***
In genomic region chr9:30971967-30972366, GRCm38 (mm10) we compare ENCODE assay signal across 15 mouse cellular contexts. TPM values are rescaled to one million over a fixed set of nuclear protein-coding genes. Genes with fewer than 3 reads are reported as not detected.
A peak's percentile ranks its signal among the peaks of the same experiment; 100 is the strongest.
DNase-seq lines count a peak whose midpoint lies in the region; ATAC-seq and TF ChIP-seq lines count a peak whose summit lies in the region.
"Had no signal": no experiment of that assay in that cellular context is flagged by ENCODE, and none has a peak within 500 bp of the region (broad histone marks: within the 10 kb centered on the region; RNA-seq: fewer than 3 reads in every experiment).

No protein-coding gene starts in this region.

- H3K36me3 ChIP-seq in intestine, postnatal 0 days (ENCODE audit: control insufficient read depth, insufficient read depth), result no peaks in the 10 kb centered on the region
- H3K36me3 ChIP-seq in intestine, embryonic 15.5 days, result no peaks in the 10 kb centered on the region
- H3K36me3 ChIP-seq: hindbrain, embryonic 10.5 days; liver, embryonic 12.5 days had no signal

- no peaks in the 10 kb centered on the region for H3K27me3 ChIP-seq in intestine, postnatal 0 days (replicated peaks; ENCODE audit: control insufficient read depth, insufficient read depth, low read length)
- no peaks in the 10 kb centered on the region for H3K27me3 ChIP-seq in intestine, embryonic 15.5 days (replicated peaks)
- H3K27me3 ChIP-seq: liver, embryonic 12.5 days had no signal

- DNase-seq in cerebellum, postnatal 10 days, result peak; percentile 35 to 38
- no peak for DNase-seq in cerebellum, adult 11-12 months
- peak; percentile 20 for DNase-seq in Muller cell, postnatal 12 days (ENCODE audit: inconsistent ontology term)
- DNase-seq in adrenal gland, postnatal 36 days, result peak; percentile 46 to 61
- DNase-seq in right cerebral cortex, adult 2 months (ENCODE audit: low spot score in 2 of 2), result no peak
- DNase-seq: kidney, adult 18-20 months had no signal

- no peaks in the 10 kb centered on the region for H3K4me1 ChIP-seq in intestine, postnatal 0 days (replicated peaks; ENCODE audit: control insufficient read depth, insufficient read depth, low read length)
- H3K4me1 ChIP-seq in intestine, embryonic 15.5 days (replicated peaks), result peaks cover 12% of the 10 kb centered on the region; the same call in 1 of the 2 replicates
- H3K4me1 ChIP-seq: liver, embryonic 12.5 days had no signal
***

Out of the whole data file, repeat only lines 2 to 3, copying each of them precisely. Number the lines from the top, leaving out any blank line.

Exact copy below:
A peak's percentile ranks its signal among the peaks of the same experiment; 100 is the strongest.
DNase-seq lines count a peak whose midpoint lies in the region; ATAC-seq and TF ChIP-seq lines count a peak whose summit lies in the region.